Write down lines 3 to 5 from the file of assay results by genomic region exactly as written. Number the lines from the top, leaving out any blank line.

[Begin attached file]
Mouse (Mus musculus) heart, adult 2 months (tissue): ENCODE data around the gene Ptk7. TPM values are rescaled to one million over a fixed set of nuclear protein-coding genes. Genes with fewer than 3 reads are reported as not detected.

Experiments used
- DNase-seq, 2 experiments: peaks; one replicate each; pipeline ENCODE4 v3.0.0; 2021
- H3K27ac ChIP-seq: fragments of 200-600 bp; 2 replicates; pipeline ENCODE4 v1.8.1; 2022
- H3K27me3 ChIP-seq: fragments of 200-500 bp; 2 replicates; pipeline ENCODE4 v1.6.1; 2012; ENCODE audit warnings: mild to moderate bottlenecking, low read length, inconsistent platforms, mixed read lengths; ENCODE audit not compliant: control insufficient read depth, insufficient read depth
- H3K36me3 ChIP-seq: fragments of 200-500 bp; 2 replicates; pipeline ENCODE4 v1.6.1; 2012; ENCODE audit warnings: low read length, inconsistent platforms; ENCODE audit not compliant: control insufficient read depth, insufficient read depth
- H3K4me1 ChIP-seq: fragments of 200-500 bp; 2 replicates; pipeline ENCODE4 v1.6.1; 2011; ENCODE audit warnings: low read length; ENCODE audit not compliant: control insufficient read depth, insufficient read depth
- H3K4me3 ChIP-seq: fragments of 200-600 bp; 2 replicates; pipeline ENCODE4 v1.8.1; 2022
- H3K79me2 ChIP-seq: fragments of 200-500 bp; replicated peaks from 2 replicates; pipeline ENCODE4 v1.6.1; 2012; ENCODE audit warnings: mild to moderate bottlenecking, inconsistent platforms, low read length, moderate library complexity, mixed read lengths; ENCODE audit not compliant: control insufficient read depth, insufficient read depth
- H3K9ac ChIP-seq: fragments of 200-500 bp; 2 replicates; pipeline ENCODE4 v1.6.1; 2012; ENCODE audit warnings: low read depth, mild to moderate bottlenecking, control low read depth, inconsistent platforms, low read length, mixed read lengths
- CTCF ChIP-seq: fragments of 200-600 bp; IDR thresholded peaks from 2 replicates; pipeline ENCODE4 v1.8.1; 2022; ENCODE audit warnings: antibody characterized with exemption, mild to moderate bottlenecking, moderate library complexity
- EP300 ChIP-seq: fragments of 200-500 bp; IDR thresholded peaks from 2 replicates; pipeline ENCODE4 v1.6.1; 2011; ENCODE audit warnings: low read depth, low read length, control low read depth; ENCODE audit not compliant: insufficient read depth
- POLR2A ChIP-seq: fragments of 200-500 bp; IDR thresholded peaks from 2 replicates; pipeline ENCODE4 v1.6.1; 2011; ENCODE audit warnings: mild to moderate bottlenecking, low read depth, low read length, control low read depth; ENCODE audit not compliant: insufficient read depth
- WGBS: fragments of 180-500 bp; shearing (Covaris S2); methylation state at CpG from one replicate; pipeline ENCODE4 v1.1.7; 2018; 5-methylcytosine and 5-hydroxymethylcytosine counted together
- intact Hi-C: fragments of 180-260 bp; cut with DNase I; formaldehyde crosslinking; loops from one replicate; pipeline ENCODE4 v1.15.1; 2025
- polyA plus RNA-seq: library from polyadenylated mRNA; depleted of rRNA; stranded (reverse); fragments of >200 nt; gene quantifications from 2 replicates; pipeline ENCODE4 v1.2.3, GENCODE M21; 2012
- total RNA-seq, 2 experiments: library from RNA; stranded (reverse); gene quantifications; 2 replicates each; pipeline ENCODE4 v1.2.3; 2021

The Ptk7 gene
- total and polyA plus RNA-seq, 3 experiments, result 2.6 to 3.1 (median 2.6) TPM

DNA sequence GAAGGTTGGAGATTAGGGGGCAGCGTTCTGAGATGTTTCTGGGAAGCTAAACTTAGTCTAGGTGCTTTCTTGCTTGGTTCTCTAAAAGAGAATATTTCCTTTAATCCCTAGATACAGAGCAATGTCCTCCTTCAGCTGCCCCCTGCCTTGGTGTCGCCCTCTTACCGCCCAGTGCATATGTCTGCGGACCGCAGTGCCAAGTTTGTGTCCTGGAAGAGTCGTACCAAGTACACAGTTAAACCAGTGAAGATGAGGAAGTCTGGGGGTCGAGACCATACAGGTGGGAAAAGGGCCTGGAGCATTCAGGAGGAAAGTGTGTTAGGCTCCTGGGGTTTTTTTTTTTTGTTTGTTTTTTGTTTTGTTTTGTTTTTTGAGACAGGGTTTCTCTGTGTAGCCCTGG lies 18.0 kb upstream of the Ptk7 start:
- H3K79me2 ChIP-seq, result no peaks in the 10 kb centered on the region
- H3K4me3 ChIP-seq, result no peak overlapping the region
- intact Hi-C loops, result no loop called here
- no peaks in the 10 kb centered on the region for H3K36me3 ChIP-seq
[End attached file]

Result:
- DNase-seq, 2 experiments: peaks; one replicate each; pipeline ENCODE4 v3.0.0; 2021
- H3K27ac ChIP-seq: fragments of 200-600 bp; 2 replicates; pipeline ENCODE4 v1.8.1; 2022
- H3K27me3 ChIP-seq: fragments of 200-500 bp; 2 replicates; pipeline ENCODE4 v1.6.1; 2012; ENCODE audit warnings: mild to moderate bottlenecking, low read length, inconsistent platforms, mixed read lengths; ENCODE audit not compliant: control insufficient read depth, insufficient read depth